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Monday, February 27, 2012

Erika’s Hawaiian Wedding (Part One)

Erika and Dwight

This week I’m going to interview my friend, Erika, about her Hawaiian Wedding. Thank you, Erika, for sharing your very special time with my blog readers.

Enjoy the amazing photos, and hopefully you’ll be able to transport yourself to Hawaii as you read about her wedding day on the island of Oahu.

Where in Hawaii were you married?

Banyan Tree Estate
7015 Kalaniana’ole Hwy
Honolulu, HI 96825

Why did you decide to get married in the islands, and why that location?

Dwight’s immediate family lives there. We decided it would be less expensive for us to go to Hawaii instead of all of them flying to the mainland. (Dwight has a lot of extended family and friends in Honolulu as well)

Describe the surroundings and any décor.

Mmm . . . Smell Those Flowers!
The wedding ceremony was on the beach of the estate we rented. We held the reception under a tent in the estate’s back yard. The estate grounds and beach were the main part of the décor, with the added beauty of fresh cut flowers everywhere. (Cheryl’s note—can you imagine the scent of ocean and flowers—all under the warm Hawaiian sun? Hmm . . . I think on that date in January I was sitting at home listening to buckets of rain hitting my roof and deck!)

What was the ceremony like?

We created our own ceremony. It lasted only about 15 minutes. I walked down the aisle to his cousin playing the ukulele. Then we exchanged quick vows, leis and rings. Dwight’s auntie officiated.

The reception was even better . . . lots of delicious homemade food, and a salted caramel wedding cake to die for! We had a Hawaiian singer play during dinner and a professional Hula Dancer (Dwight’s cousin, Taylor) to accompany him.

Thank you, Erika!

Please come back on Thursday for Part Two of Erika’s wonderful wedding experience—And A Surprise Bonus—a special picture of her son with someone I’m sure you’ll all recognize.

Mahalo for visiting!


Thursday, February 23, 2012

Wiggle Time!

Tahitian Dancers at
The Polynesian Cultural Center, Oahu

No, I’m not talking about a parent/child movement class. I’m talking Tahitian Dance.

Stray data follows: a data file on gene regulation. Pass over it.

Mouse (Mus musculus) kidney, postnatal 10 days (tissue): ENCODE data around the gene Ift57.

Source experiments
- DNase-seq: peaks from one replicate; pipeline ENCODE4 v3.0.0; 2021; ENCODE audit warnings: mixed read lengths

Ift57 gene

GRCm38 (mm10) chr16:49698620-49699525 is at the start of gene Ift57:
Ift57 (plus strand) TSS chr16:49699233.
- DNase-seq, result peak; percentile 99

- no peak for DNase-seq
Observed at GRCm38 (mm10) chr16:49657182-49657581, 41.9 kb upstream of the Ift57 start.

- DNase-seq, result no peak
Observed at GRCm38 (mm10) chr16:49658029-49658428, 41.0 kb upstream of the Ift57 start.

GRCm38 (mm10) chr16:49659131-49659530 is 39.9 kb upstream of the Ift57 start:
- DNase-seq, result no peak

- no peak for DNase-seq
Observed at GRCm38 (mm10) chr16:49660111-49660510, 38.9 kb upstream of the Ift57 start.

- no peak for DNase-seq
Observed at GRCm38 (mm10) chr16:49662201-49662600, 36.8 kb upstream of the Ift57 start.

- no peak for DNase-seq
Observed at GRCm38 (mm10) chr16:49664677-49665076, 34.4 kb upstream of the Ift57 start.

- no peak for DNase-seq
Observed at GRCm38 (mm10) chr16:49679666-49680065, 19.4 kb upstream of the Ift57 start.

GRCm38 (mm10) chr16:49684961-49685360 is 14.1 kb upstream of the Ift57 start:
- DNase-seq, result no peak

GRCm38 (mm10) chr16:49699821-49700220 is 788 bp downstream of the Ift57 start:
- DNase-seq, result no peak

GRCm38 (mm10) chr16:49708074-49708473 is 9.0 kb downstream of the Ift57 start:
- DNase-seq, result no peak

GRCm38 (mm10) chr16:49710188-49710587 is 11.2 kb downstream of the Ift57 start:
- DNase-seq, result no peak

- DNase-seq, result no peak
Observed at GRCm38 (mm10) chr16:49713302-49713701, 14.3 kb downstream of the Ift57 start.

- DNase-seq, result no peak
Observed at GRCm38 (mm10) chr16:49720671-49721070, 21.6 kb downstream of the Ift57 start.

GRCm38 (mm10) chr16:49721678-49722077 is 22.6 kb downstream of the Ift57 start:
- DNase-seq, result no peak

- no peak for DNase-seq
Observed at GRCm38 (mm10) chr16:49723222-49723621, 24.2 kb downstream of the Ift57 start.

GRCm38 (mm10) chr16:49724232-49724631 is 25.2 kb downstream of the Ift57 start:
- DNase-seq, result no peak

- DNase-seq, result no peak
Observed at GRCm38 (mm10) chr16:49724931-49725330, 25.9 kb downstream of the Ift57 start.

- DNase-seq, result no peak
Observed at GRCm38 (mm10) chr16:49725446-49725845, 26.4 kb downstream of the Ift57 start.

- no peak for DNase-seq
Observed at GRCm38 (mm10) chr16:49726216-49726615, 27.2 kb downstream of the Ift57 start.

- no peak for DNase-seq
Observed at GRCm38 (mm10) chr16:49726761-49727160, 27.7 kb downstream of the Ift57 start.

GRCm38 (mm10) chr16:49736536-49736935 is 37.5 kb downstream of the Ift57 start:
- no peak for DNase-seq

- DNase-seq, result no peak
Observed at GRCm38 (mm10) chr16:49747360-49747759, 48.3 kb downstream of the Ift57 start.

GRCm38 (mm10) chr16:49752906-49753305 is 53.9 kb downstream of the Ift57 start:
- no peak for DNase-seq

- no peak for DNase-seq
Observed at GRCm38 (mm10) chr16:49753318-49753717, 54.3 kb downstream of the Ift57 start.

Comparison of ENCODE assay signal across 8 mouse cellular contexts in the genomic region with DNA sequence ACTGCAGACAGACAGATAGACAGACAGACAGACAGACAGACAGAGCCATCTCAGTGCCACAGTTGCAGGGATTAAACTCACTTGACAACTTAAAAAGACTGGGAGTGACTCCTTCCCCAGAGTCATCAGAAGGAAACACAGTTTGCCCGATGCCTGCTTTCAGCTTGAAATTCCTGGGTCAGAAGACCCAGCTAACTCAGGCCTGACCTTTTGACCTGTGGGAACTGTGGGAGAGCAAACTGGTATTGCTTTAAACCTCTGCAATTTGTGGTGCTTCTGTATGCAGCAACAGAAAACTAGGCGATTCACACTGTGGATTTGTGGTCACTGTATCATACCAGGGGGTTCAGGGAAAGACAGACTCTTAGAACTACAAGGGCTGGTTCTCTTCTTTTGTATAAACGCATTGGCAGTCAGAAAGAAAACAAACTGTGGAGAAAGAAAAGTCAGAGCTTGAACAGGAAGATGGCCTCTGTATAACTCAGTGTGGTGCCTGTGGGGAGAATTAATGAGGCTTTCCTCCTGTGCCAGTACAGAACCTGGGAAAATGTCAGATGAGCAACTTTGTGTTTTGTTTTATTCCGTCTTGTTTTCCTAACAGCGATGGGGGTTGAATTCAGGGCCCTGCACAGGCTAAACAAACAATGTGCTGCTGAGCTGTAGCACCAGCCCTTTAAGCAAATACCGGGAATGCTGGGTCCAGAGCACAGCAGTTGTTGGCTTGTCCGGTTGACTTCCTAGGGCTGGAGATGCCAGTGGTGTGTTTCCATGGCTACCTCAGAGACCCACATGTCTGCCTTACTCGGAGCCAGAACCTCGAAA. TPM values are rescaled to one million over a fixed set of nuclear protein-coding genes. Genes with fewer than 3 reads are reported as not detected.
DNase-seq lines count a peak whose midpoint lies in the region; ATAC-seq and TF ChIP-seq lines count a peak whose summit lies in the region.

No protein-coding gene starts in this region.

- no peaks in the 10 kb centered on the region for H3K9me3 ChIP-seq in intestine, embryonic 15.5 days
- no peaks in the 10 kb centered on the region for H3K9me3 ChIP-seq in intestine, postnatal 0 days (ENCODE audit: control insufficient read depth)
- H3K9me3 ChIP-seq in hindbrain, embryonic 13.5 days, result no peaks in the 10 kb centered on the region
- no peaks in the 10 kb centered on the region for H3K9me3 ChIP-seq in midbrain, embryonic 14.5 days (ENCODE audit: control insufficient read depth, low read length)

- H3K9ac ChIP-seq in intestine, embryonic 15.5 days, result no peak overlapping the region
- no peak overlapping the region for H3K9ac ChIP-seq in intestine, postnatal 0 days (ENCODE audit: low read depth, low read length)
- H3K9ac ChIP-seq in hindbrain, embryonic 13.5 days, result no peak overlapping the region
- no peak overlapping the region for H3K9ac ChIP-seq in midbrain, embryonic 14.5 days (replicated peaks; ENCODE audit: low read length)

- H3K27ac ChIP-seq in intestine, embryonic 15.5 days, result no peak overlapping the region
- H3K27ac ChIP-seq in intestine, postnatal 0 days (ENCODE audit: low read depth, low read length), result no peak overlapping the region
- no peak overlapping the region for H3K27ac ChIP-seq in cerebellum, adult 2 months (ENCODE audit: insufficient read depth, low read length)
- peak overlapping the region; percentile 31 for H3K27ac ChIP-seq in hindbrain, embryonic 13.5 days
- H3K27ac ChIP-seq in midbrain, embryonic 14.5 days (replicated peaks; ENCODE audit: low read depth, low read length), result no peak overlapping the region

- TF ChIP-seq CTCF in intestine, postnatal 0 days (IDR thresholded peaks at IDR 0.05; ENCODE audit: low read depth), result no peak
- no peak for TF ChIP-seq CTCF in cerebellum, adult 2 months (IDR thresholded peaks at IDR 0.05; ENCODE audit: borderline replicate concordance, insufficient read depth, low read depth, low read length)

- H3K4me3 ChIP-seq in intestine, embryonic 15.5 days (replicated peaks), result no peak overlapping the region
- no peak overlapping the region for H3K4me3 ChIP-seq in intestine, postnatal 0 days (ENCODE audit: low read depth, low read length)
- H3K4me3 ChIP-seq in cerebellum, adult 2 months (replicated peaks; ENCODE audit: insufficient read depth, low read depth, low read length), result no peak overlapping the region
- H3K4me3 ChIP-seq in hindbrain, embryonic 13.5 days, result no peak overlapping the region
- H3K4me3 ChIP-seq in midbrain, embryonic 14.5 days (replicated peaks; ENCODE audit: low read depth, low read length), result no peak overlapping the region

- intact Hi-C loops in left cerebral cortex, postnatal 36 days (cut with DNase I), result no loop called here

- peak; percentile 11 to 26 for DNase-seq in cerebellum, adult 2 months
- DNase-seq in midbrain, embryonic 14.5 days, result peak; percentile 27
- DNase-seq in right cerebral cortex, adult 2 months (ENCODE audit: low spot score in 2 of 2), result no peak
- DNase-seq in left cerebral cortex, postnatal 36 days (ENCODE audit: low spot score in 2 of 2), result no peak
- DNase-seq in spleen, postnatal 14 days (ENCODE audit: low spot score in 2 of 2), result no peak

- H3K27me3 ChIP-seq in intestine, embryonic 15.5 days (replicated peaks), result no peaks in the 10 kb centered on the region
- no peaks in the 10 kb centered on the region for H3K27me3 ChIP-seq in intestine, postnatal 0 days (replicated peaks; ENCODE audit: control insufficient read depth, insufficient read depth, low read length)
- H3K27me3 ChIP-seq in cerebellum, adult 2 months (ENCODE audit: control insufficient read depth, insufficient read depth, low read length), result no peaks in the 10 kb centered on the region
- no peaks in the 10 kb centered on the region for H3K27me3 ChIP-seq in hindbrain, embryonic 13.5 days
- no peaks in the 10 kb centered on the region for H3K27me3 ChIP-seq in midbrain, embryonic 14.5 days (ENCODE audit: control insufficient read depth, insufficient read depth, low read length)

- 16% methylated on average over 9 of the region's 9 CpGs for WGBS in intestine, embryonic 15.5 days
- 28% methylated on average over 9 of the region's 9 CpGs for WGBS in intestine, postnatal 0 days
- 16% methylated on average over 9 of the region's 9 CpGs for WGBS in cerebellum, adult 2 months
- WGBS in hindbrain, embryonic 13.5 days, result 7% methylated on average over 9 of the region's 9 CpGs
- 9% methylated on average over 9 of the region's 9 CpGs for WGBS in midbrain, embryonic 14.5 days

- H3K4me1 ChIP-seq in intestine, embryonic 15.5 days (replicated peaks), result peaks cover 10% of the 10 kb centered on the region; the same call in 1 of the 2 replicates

Last month I attended a shower for my friend, Erika, who was getting married in Hawaii. So, of course the entire shower had an amazingly fun Hawaiian theme. My kind of celebration!

One of the best moments during the afternoon was when a teen relative of the hostess performed a Tahitian dance for us—in full dress and accessories! It was great.

But then she asked us to stand up and learn how to do Tahitian. Now, not everyone was thrilled with the prospect of trying to shake their hips like she did, but some of us gave it a try. I was among the adventurous.

I’ve done a lot of hula, but never Tahitian, and the way you move is completely different. In hula you use your legs and steps to move your hips. In Tahitian it’s the knees. What fun!!

And the best part? After the lesson, they gave an award to The Best Dancer. Guess who won? (Big Grin!)

Click this link to see more about Tahitian Dancing:

Next week I’m going to interview Erika about her Hawaiian Wedding experience. You don’t want to miss it!

Happy Tahitian Dancing!

Mahalo for visiting!


Monday, February 20, 2012

Presidents . . .

And kings?

Over the past two months I have written about King Kamehameha IV, Queen Emma Kaleleonalani and King Lunalilo.

Hawaii is a unique state because of its royal history. But on this date in February, all of America celebrates and remembers its wonderful, rich heritage filled with a diverse array of presidents.

And the really interesting thing? Our current president, Barack Obama, was born in Hawaii.

Happy Presidents’ Day!

Mahalo for visiting!


Thursday, February 16, 2012

An Invasive Frog!

How can a cute, very tiny (about the size of a quarter) frog be invasive or even a nuisance?

The Coqui Frog came to Hawaii by accident around 1990. It is suspected that it arrived on plants from another area. Unlike the frogs in Puerto Rico, the Coqui Frog has no native predators to keep down the population. So, not only is the Coqui Frog population growing at an extremely rapid rate, but they are also eating tens of thousands of insects, including some crickets which included species found only in Hawaii.

Can there possibly any other bad news about this tiny frog? How about the male voice which he uses at night to attract females, and reaches decibels equal to the level of a vacuum cleaner—Wow!

For more information and photos, check out this web site:

Mahalo for visiting!


Monday, February 13, 2012

Mmm . . . Chocolate for Valentine’s Day!

I attended a Chocolate Party a few months ago and had a great time—DUH! Who wouldn’t?

I thought this White Coconut Mango Bark would be perfect for my Valentine’s blog—chocolate and a little taste of Hawaii! I didn’t have any macadamia nuts to add, but if you love nuts, I’m sure it would make the bark even more special. The recipe calls for four bars, but you can make a smaller amount. I did it with only one. I LOVE white chocolate, coconut and mango, so this made for an amazingly yummy treat!

This recipe was created by former Lindt Chocolate Consultant, Dede Marshall. 

White Coconut Mango Bark

White Coconut & Mango Bark

4 bars Lindt White Coconut Excellence Bars, broken into pieces
1-1 ½ cups dried mango, chopped. (You can also use dried pineapple)